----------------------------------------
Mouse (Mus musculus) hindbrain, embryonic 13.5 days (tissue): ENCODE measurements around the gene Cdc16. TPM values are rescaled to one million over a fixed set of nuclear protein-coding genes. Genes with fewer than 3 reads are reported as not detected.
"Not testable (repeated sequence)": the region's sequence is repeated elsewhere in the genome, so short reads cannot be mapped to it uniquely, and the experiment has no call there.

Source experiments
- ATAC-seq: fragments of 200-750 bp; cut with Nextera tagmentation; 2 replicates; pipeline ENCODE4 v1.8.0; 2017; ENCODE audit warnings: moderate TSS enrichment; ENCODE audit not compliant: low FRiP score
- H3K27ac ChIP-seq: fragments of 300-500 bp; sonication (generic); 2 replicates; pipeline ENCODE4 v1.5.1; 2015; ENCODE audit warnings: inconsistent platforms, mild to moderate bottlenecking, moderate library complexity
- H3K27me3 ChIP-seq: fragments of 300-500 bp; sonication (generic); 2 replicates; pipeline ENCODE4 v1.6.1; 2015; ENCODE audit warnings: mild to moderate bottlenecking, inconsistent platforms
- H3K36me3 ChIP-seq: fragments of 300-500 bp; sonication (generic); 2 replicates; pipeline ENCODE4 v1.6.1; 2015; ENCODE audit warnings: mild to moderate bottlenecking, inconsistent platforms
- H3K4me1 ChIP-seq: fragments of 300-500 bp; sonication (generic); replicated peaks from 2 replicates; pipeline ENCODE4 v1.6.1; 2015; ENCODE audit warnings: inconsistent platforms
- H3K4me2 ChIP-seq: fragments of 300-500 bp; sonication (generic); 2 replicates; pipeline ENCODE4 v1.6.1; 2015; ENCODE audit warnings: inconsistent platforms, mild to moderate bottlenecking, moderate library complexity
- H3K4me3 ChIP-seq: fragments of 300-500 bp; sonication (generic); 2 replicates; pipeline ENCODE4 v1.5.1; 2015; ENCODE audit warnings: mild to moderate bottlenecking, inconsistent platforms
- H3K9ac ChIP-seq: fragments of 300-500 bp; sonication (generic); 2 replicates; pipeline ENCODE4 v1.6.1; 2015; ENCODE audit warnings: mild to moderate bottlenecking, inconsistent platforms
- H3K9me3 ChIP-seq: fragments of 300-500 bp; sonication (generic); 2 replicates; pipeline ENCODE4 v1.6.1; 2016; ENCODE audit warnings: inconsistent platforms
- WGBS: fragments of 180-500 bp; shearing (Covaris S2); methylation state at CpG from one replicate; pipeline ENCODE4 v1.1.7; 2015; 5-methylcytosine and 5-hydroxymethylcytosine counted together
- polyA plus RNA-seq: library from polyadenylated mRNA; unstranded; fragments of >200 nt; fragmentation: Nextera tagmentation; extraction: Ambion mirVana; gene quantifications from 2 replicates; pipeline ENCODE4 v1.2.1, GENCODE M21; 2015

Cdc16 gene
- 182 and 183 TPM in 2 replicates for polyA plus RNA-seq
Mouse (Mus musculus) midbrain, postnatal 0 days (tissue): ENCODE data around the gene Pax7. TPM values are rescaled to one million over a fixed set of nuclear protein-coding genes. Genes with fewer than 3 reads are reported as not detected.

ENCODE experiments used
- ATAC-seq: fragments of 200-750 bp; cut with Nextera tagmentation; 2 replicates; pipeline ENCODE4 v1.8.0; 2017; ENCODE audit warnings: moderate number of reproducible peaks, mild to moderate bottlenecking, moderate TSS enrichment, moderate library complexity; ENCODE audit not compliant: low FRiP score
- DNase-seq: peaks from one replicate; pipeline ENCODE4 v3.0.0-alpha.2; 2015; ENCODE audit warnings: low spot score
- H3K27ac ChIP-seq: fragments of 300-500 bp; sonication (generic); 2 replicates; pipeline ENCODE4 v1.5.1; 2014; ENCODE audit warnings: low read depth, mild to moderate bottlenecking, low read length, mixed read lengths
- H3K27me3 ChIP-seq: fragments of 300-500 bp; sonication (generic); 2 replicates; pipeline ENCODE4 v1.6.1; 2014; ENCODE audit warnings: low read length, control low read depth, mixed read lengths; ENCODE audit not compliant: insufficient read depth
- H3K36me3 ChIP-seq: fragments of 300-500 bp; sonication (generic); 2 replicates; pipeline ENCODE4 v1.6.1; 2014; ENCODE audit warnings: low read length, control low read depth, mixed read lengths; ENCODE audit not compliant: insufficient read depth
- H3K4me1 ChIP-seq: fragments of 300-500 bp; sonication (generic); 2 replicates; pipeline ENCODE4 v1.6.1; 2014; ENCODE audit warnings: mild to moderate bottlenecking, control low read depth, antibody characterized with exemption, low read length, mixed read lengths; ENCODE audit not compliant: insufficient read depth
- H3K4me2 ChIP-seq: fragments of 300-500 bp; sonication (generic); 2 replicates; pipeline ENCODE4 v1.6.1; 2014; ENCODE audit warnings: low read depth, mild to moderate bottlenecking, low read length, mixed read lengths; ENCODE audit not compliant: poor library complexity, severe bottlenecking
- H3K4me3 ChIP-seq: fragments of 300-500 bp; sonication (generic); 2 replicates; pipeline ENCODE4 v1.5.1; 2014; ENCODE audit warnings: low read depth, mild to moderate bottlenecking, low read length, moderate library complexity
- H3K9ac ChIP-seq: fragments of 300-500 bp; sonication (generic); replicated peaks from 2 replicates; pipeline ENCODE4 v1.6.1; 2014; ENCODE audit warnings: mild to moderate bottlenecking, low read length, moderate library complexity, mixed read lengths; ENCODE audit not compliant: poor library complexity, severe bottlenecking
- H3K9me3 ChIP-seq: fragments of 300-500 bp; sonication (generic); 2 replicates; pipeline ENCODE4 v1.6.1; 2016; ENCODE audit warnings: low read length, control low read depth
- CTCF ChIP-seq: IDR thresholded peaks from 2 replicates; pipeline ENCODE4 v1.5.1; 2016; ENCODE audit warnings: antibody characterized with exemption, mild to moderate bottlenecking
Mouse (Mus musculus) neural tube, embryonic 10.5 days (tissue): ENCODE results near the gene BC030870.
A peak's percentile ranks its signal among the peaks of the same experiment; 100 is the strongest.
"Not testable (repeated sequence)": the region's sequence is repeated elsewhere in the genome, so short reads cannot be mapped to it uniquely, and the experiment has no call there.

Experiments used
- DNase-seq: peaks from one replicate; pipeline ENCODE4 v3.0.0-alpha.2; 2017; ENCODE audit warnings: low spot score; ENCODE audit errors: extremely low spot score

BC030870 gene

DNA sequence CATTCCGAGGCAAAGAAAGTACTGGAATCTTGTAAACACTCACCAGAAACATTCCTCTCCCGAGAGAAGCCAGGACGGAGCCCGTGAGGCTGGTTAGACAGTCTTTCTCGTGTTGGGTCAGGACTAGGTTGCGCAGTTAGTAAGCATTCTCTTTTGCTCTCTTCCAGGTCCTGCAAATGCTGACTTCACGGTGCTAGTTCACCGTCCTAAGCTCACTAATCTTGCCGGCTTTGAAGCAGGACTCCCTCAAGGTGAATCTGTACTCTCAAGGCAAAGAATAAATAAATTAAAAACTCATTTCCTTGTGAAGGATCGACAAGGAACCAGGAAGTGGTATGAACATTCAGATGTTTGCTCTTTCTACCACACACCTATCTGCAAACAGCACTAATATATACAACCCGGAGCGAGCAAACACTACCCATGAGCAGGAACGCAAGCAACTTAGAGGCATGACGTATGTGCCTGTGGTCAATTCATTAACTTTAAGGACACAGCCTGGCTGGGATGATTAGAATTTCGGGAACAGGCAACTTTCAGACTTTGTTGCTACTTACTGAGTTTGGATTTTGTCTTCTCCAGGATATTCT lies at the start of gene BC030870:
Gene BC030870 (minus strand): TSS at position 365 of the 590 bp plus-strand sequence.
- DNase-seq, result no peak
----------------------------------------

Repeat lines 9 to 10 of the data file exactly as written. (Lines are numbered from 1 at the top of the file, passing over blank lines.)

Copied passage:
- H3K4me2 ChIP-seq: fragments of 300-500 bp; sonication (generic); 2 replicates; pipeline ENCODE4 v1.6.1; 2015; ENCODE audit warnings: inconsistent platforms, mild to moderate bottlenecking, moderate library complexity
- H3K4me3 ChIP-seq: fragments of 300-500 bp; sonication (generic); 2 replicates; pipeline ENCODE4 v1.5.1; 2015; ENCODE audit warnings: mild to moderate bottlenecking, inconsistent platforms